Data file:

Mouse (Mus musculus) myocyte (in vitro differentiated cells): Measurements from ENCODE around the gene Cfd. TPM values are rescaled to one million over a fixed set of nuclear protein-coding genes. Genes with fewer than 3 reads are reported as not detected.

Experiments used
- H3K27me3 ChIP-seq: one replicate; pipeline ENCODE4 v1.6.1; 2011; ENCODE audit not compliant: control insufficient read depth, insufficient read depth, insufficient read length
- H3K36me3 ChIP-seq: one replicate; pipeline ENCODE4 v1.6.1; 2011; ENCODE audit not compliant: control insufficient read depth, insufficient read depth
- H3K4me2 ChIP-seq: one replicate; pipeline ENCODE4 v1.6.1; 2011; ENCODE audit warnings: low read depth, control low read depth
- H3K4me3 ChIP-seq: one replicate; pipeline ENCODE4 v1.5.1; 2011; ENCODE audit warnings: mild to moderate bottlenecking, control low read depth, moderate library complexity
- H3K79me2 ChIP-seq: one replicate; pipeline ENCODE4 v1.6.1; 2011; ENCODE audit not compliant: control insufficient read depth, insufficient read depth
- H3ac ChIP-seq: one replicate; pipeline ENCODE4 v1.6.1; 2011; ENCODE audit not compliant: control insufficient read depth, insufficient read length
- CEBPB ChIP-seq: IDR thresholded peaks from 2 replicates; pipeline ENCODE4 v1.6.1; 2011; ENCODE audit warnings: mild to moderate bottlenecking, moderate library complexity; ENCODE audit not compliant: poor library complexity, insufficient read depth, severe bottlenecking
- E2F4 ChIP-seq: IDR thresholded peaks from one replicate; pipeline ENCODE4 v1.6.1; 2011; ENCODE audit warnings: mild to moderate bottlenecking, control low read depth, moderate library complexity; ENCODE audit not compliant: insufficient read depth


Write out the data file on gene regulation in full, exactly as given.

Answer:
Mouse (Mus musculus) myocyte (in vitro differentiated cells): Measurements from ENCODE around the gene Cfd. TPM values are rescaled to one million over a fixed set of nuclear protein-coding genes. Genes with fewer than 3 reads are reported as not detected.

Experiments used
- H3K27me3 ChIP-seq: one replicate; pipeline ENCODE4 v1.6.1; 2011; ENCODE audit not compliant: control insufficient read depth, insufficient read depth, insufficient read length
- H3K36me3 ChIP-seq: one replicate; pipeline ENCODE4 v1.6.1; 2011; ENCODE audit not compliant: control insufficient read depth, insufficient read depth
- H3K4me2 ChIP-seq: one replicate; pipeline ENCODE4 v1.6.1; 2011; ENCODE audit warnings: low read depth, control low read depth
- H3K4me3 ChIP-seq: one replicate; pipeline ENCODE4 v1.5.1; 2011; ENCODE audit warnings: mild to moderate bottlenecking, control low read depth, moderate library complexity
- H3K79me2 ChIP-seq: one replicate; pipeline ENCODE4 v1.6.1; 2011; ENCODE audit not compliant: control insufficient read depth, insufficient read depth
- H3ac ChIP-seq: one replicate; pipeline ENCODE4 v1.6.1; 2011; ENCODE audit not compliant: control insufficient read depth, insufficient read length
- CEBPB ChIP-seq: IDR thresholded peaks from 2 replicates; pipeline ENCODE4 v1.6.1; 2011; ENCODE audit warnings: mild to moderate bottlenecking, moderate library complexity; ENCODE audit not compliant: poor library complexity, insufficient read depth, severe bottlenecking
- E2F4 ChIP-seq: IDR thresholded peaks from one replicate; pipeline ENCODE4 v1.6.1; 2011; ENCODE audit warnings: mild to moderate bottlenecking, control low read depth, moderate library complexity; ENCODE audit not compliant: insufficient read depth